PHP and MySQL Code:
<?php
// Make a MySQL Connection
$query = “SELECT * FROM example”;

$result = mysql_query($query) or die(mysql_error());

while($row = mysql_fetch_array($result)){
echo $row[‘name’]. ” – “. $row[‘age’];
echo “<br />”;
}
?>

Display:
Timmy Mellowman – 23
Sandy Smith – 21
Bobby Wallace – 15

And there we have all the rows from our example table! You could apply this script to any MySQL table as long as you change both the table name in the query and the column names that we have in the associative array.

 

MySQL Update

Imagine that you have a MySQL table that holds the information of all the employees in your company. One of the columns in this table is called “Seniority” and it holds an integer value of how many months an employee has worked at your company. Unfortunately for you, your job is to update these numbers every month.

 

MySQL Update Example

Sandy has just had a birthday and she now 22 years old. Our job now is to update her age using MySQL commands like UPDATE, SET, and WHERE.

  • UPDATE – Performs an update MySQL query
  • SET – The new values to be placed into the table follow SET
  • WHERE – Limits which rows are affected

PHP & MySQL Code:
<?php
// Connect to MySQL

// Get Sandy’s record from the “example” table
$result = mysql_query(“UPDATE example SET age=’22’ WHERE age=’21′”)
or die(mysql_error());

$result = mysql_query(“SELECT * FROM example WHERE age=’22′”)
or die(mysql_error());

// get the first (and hopefully only) entry from the result
$row = mysql_fetch_array( $result );
echo $row[‘name’].” – “.$row[‘age’]. “<br />”;
?>
Display:
Sandy Smith – 22

 

MySQL Delete

Maintenance is a very common task that is necessary for keeping MySQL tables current. From time to time, you may even need to delete items from your database. Some potential reasons for deleting a record from MySQL include when: someone deletes a post from a forum, an employee leaves a company, or you’re trying to destroy your records before the federalies come!
MySQL DELETE Example

The DELETE query is very similar to the UPDATE Query in the previous lesson. We need to choose a table, tell MySQL to perform the deletion, and provide the requirements that a record must have for it to be deleted.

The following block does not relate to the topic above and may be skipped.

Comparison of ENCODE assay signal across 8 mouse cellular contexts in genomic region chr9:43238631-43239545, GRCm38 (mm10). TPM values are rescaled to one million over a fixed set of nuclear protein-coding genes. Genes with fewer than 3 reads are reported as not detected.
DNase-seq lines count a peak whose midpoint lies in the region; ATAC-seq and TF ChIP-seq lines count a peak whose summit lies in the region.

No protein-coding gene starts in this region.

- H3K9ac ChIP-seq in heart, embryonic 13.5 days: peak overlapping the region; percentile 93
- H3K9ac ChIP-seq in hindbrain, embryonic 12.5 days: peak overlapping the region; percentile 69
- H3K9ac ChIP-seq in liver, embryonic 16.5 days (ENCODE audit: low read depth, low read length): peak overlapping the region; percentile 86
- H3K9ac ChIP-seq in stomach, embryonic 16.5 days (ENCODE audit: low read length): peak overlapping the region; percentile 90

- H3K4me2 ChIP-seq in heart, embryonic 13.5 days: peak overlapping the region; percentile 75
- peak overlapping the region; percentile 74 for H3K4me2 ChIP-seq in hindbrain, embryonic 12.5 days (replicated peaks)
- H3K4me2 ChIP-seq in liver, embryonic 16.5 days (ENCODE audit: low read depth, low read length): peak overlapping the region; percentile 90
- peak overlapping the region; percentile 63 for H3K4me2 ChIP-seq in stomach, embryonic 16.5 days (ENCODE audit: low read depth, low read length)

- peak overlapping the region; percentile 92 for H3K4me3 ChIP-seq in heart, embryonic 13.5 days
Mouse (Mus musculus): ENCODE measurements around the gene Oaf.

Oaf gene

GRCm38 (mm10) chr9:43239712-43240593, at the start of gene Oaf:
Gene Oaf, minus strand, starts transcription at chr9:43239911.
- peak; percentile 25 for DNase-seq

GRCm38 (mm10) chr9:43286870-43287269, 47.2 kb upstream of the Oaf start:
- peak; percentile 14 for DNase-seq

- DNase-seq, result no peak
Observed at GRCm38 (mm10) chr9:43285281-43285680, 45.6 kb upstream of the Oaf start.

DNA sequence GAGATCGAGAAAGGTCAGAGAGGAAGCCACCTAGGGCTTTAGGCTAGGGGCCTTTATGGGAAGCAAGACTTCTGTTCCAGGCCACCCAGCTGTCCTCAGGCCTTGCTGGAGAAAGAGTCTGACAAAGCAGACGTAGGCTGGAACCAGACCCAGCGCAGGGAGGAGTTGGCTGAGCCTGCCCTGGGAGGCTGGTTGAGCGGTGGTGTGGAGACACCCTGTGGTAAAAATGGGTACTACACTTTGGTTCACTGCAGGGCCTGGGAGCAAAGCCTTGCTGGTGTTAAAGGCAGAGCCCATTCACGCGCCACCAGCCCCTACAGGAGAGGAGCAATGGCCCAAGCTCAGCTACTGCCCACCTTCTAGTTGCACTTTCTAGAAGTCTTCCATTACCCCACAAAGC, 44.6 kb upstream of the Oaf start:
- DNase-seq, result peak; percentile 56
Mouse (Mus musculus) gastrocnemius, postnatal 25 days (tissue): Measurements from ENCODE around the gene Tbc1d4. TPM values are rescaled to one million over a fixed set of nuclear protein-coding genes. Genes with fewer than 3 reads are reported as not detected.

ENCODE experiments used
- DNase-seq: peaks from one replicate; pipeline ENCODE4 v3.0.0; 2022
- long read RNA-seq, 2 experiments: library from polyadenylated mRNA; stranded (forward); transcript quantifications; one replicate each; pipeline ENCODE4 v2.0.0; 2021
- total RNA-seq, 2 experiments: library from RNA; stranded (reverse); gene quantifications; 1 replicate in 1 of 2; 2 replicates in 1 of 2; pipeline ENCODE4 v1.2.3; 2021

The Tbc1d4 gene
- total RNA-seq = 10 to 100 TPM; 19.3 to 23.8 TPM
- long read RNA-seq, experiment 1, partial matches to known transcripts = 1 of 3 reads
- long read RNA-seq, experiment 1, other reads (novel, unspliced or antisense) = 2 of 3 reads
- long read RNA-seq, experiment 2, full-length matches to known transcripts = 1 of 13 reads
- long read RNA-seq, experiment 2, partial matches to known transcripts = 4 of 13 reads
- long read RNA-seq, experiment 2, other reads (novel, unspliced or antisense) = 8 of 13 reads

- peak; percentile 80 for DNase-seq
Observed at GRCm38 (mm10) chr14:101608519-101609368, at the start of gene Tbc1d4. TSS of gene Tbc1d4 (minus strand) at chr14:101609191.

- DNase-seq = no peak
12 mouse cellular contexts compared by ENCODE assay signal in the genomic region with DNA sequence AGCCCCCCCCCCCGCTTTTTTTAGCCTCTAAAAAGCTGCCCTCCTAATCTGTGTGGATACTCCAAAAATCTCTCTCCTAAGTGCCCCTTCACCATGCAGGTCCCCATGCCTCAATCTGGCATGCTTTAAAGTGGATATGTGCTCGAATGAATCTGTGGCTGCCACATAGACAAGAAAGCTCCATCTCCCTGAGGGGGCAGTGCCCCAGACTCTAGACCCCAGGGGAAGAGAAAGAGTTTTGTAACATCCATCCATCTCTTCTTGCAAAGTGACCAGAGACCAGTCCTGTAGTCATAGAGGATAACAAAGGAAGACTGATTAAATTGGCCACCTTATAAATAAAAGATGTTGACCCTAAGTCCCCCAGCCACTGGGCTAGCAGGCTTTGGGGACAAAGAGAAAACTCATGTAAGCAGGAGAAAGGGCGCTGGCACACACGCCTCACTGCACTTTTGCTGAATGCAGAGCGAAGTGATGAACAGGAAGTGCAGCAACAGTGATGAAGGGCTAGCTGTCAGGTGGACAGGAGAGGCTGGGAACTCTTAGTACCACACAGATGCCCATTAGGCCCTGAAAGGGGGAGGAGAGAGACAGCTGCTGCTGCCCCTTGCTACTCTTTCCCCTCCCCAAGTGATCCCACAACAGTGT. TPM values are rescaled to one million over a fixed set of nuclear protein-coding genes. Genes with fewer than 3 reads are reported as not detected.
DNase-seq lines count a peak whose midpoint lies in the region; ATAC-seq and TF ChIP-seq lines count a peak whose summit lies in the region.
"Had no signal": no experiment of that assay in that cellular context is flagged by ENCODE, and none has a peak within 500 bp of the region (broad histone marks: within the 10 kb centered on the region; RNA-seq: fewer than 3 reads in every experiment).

Say we want to delete the youngest employee from our previously created table because he has to go back to school. This is how we do it.

PHP & MySQL Code:
<?php
// Connect to MySQL

// Delete Bobby from the “example” MySQL table
mysql_query(“DELETE FROM example WHERE age=’15′”)
or die(mysql_error());
?>

It is important to note that this query would have deleted ALL records that had an age of 15. Since Bobby was the only 15 year old this was not a problem.

 

Creating a Database:

To create and delete a database you should have admin priviledge. Its very easy to create a new MySQL database. PHP uses mysql_query function to create a MySQL database. This function takes two parameters and returns TRUE on success or FALSE on failure.

Syntax:
bool mysql_query( sql, connection );

 

Parameter    Description
sql    Required – SQL query to create a database
connection    Optional – if not specified then last opend connection by mysql_connect will be used.

Example:
Try out following example to create a database:

<?php
$dbhost = ‘localhost:3036’;
$dbuser = ‘root’;
$dbpass = ‘rootpassword’;
$conn = mysql_connect($dbhost, $dbuser, $dbpass);
if(! $conn )
{
die(‘Could not connect: ‘ . mysql_error());
}
echo ‘Connected successfully’;
$sql = ‘CREATE Database test_db’;
$retval = mysql_query( $sql, $conn );
if(! $retval )
{
die(‘Could not create database: ‘ . mysql_error());
}
echo “Database test_db created successfully\n”;
mysql_close($conn);
?>

 

Selecting a Database:

Once you estblish a connection with a database server then it is required to select a particular database where your all the tables are associated.